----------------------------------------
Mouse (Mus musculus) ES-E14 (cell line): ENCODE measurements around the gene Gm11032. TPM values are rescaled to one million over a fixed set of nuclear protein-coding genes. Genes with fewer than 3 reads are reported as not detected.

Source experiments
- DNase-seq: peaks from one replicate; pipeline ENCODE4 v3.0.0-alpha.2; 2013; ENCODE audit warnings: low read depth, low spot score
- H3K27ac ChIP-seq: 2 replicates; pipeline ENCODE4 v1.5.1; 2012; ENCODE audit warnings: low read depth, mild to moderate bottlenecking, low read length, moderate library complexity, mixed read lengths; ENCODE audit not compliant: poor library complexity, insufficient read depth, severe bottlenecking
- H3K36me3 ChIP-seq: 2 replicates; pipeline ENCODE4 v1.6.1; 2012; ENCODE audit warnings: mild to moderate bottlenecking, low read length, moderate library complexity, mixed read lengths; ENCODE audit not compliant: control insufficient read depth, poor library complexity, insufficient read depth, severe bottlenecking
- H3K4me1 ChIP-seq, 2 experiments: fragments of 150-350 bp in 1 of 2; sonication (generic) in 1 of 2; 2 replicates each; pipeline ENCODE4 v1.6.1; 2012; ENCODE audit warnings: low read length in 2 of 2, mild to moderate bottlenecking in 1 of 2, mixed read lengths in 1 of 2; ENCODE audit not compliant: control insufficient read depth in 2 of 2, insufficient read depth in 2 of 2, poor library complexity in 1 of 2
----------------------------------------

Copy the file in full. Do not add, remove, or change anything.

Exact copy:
Mouse (Mus musculus) ES-E14 (cell line): ENCODE measurements around the gene Gm11032. TPM values are rescaled to one million over a fixed set of nuclear protein-coding genes. Genes with fewer than 3 reads are reported as not detected.

Source experiments
- DNase-seq: peaks from one replicate; pipeline ENCODE4 v3.0.0-alpha.2; 2013; ENCODE audit warnings: low read depth, low spot score
- H3K27ac ChIP-seq: 2 replicates; pipeline ENCODE4 v1.5.1; 2012; ENCODE audit warnings: low read depth, mild to moderate bottlenecking, low read length, moderate library complexity, mixed read lengths; ENCODE audit not compliant: poor library complexity, insufficient read depth, severe bottlenecking
- H3K36me3 ChIP-seq: 2 replicates; pipeline ENCODE4 v1.6.1; 2012; ENCODE audit warnings: mild to moderate bottlenecking, low read length, moderate library complexity, mixed read lengths; ENCODE audit not compliant: control insufficient read depth, poor library complexity, insufficient read depth, severe bottlenecking
- H3K4me1 ChIP-seq, 2 experiments: fragments of 150-350 bp in 1 of 2; sonication (generic) in 1 of 2; 2 replicates each; pipeline ENCODE4 v1.6.1; 2012; ENCODE audit warnings: low read length in 2 of 2, mild to moderate bottlenecking in 1 of 2, mixed read lengths in 1 of 2; ENCODE audit not compliant: control insufficient read depth in 2 of 2, insufficient read depth in 2 of 2, poor library complexity in 1 of 2